Good men everywhere praise the presumption of innocence. And be they Frenchmen, Germans, or Americans, they agree on the demand of the presumption in practice. Both here and abroad, the state's invocation of criminal sanctions demands a high degree of proof that the accused has committed the offense charged. To express the requisite standard of proof, common lawyers speak of the prosecutor's duty to prove his case beyond a reasonable doubt. And Continental lawyers invoke the maxim in dubio pro reo – a precept requiring triers of fact to acquit in cases of doubt.

The French speak of the ...


On Interpreting The Ethiopian Penal Code, Peter L. Strauss Jan 1968

On Interpreting The Ethiopian Penal Code, Peter L. Strauss

Faculty Scholarship

The aim of this article is to set out and discuss some general principles of interpreting the Ethiopian Penal Code – that is to say, of using it. Even now, ten years after it came into effect, many people have difficulty in understanding and using the Penal Code in a straightforward way. It seems complex, and many of its fundamental conceptions are unfamiliar to Ethiopian lawyers. This article, discussing at length how the code is built, may help reduce its apparent complexity and thus facilitate its day-to-day application.


The Presumption Of Innocence In The Soviet Union, George P. Fletcher Jan 1968

The Presumption Of Innocence In The Soviet Union, George P. Fletcher

Faculty Scholarship

The presumption of innocence is a curious item in the baggage of Western legal rhetoric. Revered today here and abroad, it has become a standard clause in international testimonials to the rights of man. Yet, at first blush, it seems conceptually anomalous and irrelevant in practice. It is hardly a presumption of fact – a distillation of common experience; statistics betray the suggestion that men indicted on criminal charges are likely to be innocent. Nor is it a legal rule masquerading as an irrebuttable presumption; it is rebuttable by proof beyond a reasonable doubt of the defendant's guilt. Further, it ...


Compensation For Victims Of Violent Crimes: An Analysis, Robert E. Scott Jan 1967

Compensation For Victims Of Violent Crimes: An Analysis, Robert E. Scott

Faculty Scholarship

Spurred by the implementation of plans in Great Britain, New Zealand, and California; and by various other federal and state proposals, the concept of state compensation to victims of violent crimes has recently become the subject of wide public interest and intensive legal debate. In essence, the concept envisages some scheme by which the victims of crimes of violence can be compensated for any losses resulting from their criminally inflicted injuries.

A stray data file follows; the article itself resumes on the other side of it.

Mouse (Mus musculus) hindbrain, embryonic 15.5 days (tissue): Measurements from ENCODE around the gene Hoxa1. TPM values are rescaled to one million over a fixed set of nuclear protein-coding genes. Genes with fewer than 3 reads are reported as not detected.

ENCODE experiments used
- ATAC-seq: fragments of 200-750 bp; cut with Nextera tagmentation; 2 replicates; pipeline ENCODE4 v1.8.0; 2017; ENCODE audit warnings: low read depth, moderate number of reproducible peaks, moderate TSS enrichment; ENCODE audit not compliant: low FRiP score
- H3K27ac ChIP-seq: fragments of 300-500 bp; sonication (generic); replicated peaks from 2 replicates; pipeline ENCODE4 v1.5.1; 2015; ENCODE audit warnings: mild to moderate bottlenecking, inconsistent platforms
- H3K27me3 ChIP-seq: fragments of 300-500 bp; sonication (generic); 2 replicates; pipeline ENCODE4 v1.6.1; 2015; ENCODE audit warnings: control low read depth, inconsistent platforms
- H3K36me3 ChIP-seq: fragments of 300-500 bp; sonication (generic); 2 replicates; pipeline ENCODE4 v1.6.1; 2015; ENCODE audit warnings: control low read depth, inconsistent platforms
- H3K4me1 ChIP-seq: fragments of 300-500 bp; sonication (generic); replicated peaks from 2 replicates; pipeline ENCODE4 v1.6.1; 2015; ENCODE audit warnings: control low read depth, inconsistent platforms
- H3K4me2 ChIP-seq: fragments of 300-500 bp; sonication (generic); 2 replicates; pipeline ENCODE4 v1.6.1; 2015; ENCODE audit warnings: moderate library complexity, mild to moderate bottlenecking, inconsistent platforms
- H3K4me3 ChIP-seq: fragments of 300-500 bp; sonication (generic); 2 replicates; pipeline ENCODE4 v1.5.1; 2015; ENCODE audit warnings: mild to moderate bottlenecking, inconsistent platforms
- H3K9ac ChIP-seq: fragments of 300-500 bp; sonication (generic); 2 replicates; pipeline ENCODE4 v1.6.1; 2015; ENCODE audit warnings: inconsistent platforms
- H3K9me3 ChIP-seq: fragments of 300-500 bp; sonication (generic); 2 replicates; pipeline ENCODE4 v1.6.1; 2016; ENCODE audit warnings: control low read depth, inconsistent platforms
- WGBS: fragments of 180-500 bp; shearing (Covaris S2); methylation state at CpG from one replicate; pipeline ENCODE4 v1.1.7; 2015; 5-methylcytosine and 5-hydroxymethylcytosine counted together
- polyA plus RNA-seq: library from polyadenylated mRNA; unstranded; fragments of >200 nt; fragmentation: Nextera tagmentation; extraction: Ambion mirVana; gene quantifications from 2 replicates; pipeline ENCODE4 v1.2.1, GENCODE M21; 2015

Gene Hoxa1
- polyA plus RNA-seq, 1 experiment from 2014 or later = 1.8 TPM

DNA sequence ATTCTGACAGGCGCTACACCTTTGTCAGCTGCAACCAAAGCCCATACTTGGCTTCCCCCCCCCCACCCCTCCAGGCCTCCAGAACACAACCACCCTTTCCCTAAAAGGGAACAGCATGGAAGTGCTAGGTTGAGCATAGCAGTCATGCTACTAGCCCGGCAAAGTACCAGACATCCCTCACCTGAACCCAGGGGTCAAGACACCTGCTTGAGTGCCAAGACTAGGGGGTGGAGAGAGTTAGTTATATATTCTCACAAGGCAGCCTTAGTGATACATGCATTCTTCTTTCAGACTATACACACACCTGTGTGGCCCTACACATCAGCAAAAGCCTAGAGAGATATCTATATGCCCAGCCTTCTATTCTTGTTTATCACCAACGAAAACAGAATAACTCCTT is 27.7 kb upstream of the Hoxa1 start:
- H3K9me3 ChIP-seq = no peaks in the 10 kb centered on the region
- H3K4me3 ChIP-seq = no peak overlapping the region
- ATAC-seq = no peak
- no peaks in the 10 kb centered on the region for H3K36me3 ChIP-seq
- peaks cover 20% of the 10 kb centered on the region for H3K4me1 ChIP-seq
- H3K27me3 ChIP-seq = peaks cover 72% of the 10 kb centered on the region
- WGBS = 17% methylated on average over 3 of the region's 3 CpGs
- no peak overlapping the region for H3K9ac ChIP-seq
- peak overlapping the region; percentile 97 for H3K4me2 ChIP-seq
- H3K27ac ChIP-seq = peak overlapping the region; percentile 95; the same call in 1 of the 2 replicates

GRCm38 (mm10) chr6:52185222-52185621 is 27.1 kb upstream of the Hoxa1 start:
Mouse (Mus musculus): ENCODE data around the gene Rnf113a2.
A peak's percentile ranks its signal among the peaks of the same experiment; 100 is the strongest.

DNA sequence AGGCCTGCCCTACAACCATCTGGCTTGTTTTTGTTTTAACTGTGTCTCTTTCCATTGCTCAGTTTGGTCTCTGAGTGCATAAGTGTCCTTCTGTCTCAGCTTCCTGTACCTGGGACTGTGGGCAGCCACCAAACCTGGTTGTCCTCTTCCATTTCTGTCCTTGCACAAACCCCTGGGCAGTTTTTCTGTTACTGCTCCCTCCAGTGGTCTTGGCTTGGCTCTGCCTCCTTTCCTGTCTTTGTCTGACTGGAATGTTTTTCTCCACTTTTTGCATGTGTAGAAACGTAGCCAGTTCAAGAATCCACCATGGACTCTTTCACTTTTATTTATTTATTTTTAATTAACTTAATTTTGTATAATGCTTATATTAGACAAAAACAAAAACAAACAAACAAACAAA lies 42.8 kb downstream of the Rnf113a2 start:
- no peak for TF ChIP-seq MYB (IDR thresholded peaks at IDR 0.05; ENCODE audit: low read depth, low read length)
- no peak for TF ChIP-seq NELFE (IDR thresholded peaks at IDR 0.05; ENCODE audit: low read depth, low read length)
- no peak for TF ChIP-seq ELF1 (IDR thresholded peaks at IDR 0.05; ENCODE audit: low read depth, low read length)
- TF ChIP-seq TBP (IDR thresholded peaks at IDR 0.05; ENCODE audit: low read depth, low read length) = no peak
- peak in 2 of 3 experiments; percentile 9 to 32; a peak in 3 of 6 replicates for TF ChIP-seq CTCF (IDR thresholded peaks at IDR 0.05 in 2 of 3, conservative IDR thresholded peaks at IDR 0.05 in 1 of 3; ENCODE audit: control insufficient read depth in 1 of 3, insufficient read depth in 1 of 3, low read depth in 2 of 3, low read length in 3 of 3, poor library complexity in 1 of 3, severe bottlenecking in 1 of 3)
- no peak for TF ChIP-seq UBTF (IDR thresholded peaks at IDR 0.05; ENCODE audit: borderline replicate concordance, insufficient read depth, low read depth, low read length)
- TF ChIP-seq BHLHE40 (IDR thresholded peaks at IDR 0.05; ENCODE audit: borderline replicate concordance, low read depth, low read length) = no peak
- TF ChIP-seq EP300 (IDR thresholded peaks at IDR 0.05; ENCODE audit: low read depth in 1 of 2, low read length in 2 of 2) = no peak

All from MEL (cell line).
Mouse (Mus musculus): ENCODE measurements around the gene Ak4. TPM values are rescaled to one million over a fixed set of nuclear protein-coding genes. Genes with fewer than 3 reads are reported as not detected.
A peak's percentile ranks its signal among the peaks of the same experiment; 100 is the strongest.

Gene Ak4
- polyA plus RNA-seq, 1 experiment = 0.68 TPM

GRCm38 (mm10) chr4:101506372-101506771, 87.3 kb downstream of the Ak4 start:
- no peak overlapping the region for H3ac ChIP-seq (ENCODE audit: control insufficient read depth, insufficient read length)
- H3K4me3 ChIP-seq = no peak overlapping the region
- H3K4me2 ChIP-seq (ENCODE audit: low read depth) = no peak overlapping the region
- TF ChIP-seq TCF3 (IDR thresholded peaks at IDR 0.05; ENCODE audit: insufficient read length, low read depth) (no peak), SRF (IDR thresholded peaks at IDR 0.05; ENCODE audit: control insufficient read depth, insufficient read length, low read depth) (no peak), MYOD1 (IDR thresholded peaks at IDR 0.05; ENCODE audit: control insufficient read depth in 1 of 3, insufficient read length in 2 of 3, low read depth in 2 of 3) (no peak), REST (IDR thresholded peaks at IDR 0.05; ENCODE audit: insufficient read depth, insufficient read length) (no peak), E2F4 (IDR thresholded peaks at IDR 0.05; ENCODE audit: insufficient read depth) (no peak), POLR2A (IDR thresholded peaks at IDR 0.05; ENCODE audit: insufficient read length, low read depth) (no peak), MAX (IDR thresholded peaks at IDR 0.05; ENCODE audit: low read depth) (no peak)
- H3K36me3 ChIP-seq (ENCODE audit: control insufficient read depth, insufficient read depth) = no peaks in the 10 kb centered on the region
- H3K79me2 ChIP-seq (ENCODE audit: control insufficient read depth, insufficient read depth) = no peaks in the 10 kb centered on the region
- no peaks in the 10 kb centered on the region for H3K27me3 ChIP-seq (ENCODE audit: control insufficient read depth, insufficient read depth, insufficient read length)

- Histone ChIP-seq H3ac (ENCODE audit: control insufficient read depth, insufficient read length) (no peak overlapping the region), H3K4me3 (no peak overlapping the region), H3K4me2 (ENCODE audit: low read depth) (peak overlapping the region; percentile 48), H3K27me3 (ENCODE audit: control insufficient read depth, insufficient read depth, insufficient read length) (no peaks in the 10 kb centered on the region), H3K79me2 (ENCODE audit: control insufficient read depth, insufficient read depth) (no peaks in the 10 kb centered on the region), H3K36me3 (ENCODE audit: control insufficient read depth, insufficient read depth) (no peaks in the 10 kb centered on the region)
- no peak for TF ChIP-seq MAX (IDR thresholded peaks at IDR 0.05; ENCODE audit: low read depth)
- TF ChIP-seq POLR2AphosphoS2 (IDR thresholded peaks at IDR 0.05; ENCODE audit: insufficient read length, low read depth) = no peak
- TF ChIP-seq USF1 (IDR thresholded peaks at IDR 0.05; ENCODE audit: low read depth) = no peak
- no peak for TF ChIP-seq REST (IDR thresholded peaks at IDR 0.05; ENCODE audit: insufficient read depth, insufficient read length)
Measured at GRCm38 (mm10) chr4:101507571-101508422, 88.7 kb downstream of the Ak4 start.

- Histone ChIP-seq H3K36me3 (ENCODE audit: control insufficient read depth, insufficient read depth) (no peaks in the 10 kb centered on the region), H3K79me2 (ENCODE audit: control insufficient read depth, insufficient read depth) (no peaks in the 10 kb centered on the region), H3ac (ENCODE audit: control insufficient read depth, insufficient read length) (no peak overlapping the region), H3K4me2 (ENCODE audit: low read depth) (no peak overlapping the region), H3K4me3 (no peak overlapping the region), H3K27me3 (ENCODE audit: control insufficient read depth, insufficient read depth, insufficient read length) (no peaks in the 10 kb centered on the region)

Before any proposals based on this conception are adopted they should be shown to have a valid theoretical framework, supported by sound legal principles, with an effective and efficient ...


Obscenity, 1966: The Marriage Of Obscenity Per Se And Obscenity Per Quod, Henry Paul Monaghan Jan 1966

Obscenity, 1966: The Marriage Of Obscenity Per Se And Obscenity Per Quod, Henry Paul Monaghan

Faculty Scholarship

In a widely admired article, Harry Kalven argued that the New York Times case embodies the "central meaning" of the First Amendment. On his view, in a free, open society, maximum protection must be accorded to "political" speech. He concluded that the right freely to criticize the government must lie at the center of any adequate theory of the First Amendment.

It is not so easy to make a comparable claim about the relationship between obscenity and the First Amendment. The Supreme Court's conception of obscenity is partially responsible. While the Court in Roth v. United States (1957) explicitly ...


Criminal Law And Procedure, Henry Paul Monaghan Jan 1966

Criminal Law And Procedure, Henry Paul Monaghan

Faculty Scholarship

§12.1 Introduction. The recent decisions of the United States Supreme Court in the area of criminal procedure have begun to have a considerable impact upon litigation in the Massachusetts courts; indeed, for at least the second successive year the major emphasis of the Supreme Judicial Court's criminal law opinions centered upon considerations of "criminal due process." On the whole, the Court demonstrated an admirable concern for protecting the requirements of a fair trial. However, in at least two significant areas its decisions are open to considerable question: (1) in a series of opinions the Court confined the admittedly ...


Gideon's Army: Student Soldiers, Henry Paul Monaghan Jan 1965

Gideon's Army: Student Soldiers, Henry Paul Monaghan

Faculty Scholarship

Ours is a nation that takes great pride in the manner in which it administers justice to its citizens. To us, "equal justice under law" is not simply hollow rhetoric; it gives expression to some of our most fundamental values, and it proclaims that every man should be treated fairly and equally in the administration of the laws. It is, of course, of no small moment that we hold such an ideal, for a nation invites judgment on how well its performance comports with its professions of faith.

In the administration of our laws there is much to which we ...


Law And The Negro Revolution; Ten Years Later, Henry Paul Monaghan Jan 1964

Law And The Negro Revolution; Ten Years Later, Henry Paul Monaghan

Faculty Scholarship